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Who fixes broken furnace? Landlord reacts to heat from elderly tenants

“They take your dignity, they don’t care. They take your rent but won't come do the repair." Landlord denies neglect.

ST. LOUIS — During recent record-setting cold, a 75-year-old woman and her husband accuse their landlord of leaving them without heat to fend for themselves. They claim to have chronic health issues that make the living conditions all the more dangerous - a situation the property management company disputes. 

For 14 years,  Ann McCullough has lived in a warm apartment in St. Louis' historic Soulard neighborhood to protect her from the worst of winter. For the past few weeks, though, she says her home has been freezing due to a faulty furnace.

“It is 7 degrees outside. I have a medical condition, and my husband has cancer,” McCullough said.

In early February, McCullough says she informed their landlord, Select Leasing & Management, that the furnace wasn’t working in their vintage home. This is a huge issue because she told 5 On Your Side that she has recently had two brain surgeries that have compromised her health, especially in cold temperatures. She said management did dispatch someone out to look at the problem but did not fix it.  

"I’m like, how do you treat tenants like this?” McCullough said. “They take your dignity, they don’t care. They take your rent but won't come do the repair."

McCullough said after several visits from a heating and air conditioning company and maintenance men, she was informed that the furnace filter needed changing. When first contacted by 5 On Your Side earlier this week by phone, a manager with Select Leasing & Management told us that changing the furnace filter is the tenant’s responsibility. The manager, Joe Kelso, also said when temperatures are in the single digits or colder like they were last week, some of the cold is going to get inside of the apartments. 

Yet McCullough said that’s never been an issue in her 14 years living in the home. Kelso also disputed her claim that conditions were unlivable, saying his staff recorded the temperature in the 70s in her apartment. McCullough said she’s had to use space heaters and the oven -  a fire hazard - just to heat it up to 60 degrees. 

To change the filter, she said accessing the basement where the furnace is located is a huge problem for her. Given her physical condition, it’s hard and dangerous for her to walk down an alley, behind her building and climb down into the basement to service the furnace. She said even if she could physically get down there, she doesn’t know what she’s doing and is fearful she would be responsible for any damages.

“That basement has been wet, full of water, everything has been down there,” she said. “The police had to come get homeless people out one time.”

Things took a turn for the worse this weekend. On Saturday, she smelled gas coming from the vent. When Spire arrived to check out the issue it was discovered the basement had flooded, forcing them to turn off the gas, McCullough said.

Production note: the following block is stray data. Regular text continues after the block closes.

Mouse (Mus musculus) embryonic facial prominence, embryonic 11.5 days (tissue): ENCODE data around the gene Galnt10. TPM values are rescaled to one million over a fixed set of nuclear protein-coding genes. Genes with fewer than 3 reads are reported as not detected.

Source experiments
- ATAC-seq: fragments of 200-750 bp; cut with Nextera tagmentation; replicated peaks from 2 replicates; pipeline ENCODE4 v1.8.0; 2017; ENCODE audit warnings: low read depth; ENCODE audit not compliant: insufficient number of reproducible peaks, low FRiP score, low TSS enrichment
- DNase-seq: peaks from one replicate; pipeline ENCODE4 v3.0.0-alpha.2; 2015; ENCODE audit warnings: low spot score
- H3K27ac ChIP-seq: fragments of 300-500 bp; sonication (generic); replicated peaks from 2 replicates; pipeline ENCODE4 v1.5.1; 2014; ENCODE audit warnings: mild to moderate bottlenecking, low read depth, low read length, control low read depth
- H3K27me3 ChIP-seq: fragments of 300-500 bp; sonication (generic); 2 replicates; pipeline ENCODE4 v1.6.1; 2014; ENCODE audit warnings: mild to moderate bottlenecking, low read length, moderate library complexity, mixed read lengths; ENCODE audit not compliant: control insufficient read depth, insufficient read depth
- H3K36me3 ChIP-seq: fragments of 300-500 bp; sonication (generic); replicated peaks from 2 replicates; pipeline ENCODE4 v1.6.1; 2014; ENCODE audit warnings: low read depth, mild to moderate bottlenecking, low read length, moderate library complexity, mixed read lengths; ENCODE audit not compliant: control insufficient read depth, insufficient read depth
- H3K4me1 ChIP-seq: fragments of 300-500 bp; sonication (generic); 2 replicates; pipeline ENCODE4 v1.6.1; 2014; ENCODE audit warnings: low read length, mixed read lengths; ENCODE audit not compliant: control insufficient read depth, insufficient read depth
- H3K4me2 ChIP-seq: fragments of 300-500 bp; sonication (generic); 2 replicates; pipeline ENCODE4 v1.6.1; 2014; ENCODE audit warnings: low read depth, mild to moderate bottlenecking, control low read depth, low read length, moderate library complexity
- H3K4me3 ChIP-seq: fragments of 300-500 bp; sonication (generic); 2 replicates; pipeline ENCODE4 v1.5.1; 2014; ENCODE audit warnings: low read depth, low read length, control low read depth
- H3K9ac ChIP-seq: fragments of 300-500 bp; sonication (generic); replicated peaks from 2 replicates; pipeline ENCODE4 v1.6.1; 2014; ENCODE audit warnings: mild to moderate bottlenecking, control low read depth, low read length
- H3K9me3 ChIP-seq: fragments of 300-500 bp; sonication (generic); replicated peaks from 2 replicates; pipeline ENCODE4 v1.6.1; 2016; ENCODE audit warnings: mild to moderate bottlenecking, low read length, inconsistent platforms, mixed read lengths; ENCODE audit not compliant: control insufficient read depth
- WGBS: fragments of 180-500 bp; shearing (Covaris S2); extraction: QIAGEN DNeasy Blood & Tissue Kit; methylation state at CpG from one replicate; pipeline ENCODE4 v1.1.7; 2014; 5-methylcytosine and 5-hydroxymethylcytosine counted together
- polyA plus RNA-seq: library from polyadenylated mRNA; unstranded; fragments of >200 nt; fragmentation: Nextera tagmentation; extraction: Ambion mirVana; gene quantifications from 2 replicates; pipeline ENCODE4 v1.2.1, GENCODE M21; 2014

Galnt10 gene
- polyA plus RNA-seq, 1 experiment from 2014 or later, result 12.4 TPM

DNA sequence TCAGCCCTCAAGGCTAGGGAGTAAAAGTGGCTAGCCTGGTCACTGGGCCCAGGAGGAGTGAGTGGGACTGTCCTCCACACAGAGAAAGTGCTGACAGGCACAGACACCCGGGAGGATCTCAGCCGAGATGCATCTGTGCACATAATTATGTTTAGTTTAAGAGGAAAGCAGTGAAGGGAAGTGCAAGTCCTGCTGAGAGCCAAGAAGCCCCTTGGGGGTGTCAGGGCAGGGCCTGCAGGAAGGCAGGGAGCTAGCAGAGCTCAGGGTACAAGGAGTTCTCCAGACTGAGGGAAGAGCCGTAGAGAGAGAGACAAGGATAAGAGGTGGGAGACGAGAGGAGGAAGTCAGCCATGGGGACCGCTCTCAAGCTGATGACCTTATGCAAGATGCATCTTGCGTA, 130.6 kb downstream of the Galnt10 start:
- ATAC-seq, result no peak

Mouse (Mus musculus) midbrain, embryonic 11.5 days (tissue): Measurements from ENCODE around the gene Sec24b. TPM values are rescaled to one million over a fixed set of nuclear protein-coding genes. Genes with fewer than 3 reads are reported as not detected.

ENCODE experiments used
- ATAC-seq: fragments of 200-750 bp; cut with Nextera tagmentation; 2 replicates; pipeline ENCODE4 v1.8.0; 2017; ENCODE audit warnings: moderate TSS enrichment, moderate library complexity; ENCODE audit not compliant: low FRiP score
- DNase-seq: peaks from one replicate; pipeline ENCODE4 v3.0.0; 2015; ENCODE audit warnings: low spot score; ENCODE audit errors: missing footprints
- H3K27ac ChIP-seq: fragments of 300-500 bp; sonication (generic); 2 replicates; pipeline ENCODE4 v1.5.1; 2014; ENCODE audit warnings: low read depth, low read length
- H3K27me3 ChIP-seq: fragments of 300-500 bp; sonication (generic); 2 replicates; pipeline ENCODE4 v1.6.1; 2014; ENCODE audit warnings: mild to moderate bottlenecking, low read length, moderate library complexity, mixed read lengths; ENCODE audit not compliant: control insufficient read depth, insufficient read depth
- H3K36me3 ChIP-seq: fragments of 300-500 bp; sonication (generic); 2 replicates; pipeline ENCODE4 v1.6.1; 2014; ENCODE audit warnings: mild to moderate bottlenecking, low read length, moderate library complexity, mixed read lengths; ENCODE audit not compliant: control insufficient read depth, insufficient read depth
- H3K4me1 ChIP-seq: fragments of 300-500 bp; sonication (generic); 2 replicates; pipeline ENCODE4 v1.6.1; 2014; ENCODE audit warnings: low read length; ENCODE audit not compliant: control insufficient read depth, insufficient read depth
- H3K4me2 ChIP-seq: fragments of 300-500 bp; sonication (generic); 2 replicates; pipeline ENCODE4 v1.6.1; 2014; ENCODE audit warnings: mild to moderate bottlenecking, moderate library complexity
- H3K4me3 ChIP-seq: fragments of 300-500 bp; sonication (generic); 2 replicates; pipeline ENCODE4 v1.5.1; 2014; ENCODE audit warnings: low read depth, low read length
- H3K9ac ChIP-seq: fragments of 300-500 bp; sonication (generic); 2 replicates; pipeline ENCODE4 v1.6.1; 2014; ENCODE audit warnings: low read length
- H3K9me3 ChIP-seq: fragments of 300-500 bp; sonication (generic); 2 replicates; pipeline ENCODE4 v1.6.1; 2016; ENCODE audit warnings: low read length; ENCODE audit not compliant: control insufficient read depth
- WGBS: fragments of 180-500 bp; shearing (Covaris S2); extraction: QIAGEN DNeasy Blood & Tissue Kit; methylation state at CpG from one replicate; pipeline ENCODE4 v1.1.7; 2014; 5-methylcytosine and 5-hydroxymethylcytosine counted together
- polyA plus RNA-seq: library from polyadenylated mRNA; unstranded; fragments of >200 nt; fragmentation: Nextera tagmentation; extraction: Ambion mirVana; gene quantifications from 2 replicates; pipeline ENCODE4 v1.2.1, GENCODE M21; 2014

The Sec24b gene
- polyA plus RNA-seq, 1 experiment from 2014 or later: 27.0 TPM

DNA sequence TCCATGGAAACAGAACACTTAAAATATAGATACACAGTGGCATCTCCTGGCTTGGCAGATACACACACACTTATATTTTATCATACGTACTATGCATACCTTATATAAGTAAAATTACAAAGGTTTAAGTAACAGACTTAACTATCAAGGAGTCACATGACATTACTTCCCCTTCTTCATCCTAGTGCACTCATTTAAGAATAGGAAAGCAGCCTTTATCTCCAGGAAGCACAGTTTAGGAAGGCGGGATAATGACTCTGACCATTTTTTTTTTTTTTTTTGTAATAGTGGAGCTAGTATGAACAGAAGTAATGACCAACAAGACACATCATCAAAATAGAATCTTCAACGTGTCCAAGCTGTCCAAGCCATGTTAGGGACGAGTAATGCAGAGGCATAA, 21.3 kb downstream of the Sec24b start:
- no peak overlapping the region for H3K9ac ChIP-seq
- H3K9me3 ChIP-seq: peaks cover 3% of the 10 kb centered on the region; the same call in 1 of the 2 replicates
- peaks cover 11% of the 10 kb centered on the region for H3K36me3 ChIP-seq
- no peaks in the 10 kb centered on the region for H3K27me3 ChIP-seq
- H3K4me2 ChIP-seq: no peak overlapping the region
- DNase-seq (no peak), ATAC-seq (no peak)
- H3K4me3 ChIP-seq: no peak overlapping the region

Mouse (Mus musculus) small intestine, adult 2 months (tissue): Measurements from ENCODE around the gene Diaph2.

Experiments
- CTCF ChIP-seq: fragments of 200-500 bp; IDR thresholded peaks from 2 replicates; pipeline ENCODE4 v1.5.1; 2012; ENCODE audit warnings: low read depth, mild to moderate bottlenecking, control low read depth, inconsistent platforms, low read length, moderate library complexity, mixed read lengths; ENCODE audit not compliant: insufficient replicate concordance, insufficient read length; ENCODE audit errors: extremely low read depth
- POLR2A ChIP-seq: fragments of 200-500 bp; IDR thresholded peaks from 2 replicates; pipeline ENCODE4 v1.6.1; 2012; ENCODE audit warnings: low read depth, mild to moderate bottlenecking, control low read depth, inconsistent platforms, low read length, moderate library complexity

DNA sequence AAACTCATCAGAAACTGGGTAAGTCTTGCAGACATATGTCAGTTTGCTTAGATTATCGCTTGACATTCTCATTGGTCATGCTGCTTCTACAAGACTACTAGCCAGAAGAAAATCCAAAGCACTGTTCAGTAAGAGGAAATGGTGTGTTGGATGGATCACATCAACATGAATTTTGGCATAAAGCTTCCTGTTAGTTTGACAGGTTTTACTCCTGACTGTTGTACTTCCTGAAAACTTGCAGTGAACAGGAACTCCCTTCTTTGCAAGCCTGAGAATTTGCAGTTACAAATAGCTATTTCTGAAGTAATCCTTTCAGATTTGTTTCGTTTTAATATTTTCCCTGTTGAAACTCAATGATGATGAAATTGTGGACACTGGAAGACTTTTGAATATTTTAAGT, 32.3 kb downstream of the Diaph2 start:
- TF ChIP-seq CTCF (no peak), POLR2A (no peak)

“I’m upset. I don’t know what to do. I’m not getting help,” the 75-year-old said.

No furnace, no gas, no hope and now dwindling cash, McCullough and her husband said they finally moved in a hotel on their own dime. We interviewed her by video call from the room where she says the elderly couple is temporarily living. 

She also said Select Leasing & Management has stopped communication with her about her concerns. 

The couple is trying to move out, but due to their health and the pandemic, McCullough says that has been very challenging too.

After our story aired on Sunday, February 21, Kelso contacted 5 On Your Side to respond in more detail to her allegations.

Officials at Select Management & Leasing said they take great pride in the properties that they manage. As for her complaint that the couple's plea for warmth went unanswered, Kelso says a maintenance worker responded to every one of her requests.

During these past few cold weeks, the company tells us a new thermostat was installed, a furnace filter was delivered and the heating system was serviced multiple times when maintenance requests were filed. A space heater was provided for the couple. All of the visits from the heating contractor and maintenance crews were free of charge for McCullough, according to Select Management. The company says the flooded basement was caused by a pipe in a vacant apartment that burst, and it's currently being handled. Crews are in the process of getting the gas turned back on. 

Select Management added that this particular building is older and in need of repairs, which are currently ongoing. Both McCullough and Select Management said the St. Louis City Health Department also visited the property due to the issues. Select said following that visit they were not cited for any issues.

Select also said that despite Soulard becoming a popular neighborhood in St. Louis to live in, McCullough's rent hasn't gone up since 2012.

According to the Missouri Landlord-Tenant Law, landlords are required to "make property habitable before tenants move in" and "refrain from turning off a tenant’s water, electricity or gas."